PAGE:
Because regulators are still trying to find some glitch from Thursday’s action, and refused to believe that sometimes there are simply no bids, we wanted to bring you this anecdote from The Pragmatic Capitalist of what a no-bids market can look like. It’s really great for a few reasons:
The context is trading long a particular, unspecified futures contract in anticipation of a specific piece of overnight economic news.
The news hits. It is bad. Sh*t! The bids fall off the board. There are no buyers. No one for me to sell to. Bear in mind this is 3AM EST and no one in their right mind is trading or even paying attention aside from a few market junkies like myself. So what do I do? I put in a bid WAY below the last price. I’m testing the waters to see if there is a bull out there who will match my price and maybe test the higher prices for me. And who knows, maybe I become a buyer at a very low price. I’m sort of playing both sides of a very inefficient market – not unlike a market maker. What happens next? My workstation buzzes and my buy order goes off. Someone was panicked by the news and hit my bid! I relaxed for a bit to make sure that what had just happened had really happened. Yes, someone had hit my bid and effectively lowered my overall basis to a point where I would certainly break-even on what should have been a losing trade. I went to bed thinking I had just saved myself a handful of cash in a few minutes. It was an inefficient, illiquid and fear-filled market at its most raw.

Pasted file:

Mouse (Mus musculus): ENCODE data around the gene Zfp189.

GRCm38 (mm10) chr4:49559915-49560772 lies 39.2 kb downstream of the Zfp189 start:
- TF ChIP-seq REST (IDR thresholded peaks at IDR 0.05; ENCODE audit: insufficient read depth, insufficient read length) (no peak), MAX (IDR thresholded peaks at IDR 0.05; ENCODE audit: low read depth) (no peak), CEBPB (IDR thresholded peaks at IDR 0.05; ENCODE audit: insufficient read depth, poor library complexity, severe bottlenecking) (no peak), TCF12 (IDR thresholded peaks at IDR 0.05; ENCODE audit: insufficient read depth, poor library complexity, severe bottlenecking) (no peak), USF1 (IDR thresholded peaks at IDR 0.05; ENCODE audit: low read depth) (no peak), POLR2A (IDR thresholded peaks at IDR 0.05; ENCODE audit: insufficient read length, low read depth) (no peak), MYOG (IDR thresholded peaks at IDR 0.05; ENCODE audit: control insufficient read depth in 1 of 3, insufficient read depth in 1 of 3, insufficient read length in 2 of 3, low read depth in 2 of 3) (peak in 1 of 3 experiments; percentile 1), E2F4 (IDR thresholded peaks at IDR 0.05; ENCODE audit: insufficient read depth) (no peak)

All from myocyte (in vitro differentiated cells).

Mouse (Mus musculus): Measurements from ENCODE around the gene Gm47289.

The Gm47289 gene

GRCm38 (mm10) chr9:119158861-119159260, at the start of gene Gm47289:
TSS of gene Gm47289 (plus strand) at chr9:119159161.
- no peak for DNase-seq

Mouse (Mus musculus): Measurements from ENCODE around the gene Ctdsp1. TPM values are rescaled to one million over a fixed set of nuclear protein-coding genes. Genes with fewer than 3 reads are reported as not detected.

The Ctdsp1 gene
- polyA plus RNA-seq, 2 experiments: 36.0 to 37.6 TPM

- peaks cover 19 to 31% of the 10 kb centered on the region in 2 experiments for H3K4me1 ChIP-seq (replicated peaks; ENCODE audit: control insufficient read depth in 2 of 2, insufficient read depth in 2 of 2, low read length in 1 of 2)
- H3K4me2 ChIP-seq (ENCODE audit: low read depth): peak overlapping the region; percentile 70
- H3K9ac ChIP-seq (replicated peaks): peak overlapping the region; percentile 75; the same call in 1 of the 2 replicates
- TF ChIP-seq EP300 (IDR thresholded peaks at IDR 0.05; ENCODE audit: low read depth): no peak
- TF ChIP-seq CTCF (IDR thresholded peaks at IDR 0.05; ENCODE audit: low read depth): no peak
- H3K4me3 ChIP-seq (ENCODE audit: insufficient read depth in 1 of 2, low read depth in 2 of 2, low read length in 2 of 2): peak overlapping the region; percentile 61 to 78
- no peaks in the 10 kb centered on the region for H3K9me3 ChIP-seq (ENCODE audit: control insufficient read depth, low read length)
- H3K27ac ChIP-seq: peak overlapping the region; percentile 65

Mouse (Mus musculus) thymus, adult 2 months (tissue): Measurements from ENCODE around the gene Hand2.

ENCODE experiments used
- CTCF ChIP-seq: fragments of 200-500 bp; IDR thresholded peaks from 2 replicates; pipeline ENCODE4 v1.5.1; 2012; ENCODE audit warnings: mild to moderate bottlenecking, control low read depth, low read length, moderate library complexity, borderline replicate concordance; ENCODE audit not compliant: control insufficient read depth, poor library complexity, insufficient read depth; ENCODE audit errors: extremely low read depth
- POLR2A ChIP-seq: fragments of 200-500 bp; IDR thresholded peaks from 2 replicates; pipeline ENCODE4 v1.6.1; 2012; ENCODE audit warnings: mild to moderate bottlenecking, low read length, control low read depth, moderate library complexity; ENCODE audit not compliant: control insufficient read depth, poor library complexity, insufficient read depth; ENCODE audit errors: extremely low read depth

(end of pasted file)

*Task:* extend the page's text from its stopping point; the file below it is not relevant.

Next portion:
So a clever trading tactic saved him? Nope. The exchange did the same thing the exchanges did on Thursday
What happened next was unbelievable to me. I wake up in the morning and my order is busted out. I literally don’t own the shares I had owned when I went to sleep just a few hours before. The guy/gal placed an order error with the exchange and they actually busted the trade out. I couldn’t believe it. I called the exchange and no reasonable response was provided. I wound up taking a decent haircut on the trade, but it isn’t the only time I’ve seen weird things happen in an illiquid market and it won’t be the last. It’s not a perfect example, but this is a real-life example of what can happen when a market is illiquid and the buyers just dry up. People make mistakes, make rash decisions and sometimes markets crumble to prices they should never be at in the first place. Fear is a boring excuse for a market crash, but it’s always the cause and it always will be. After all, psychology will always drive markets regardless of how many computers we have up and running. At some point, raw human emotion always plays into the equation and that is the primary reason why markets are inefficient and will always be so.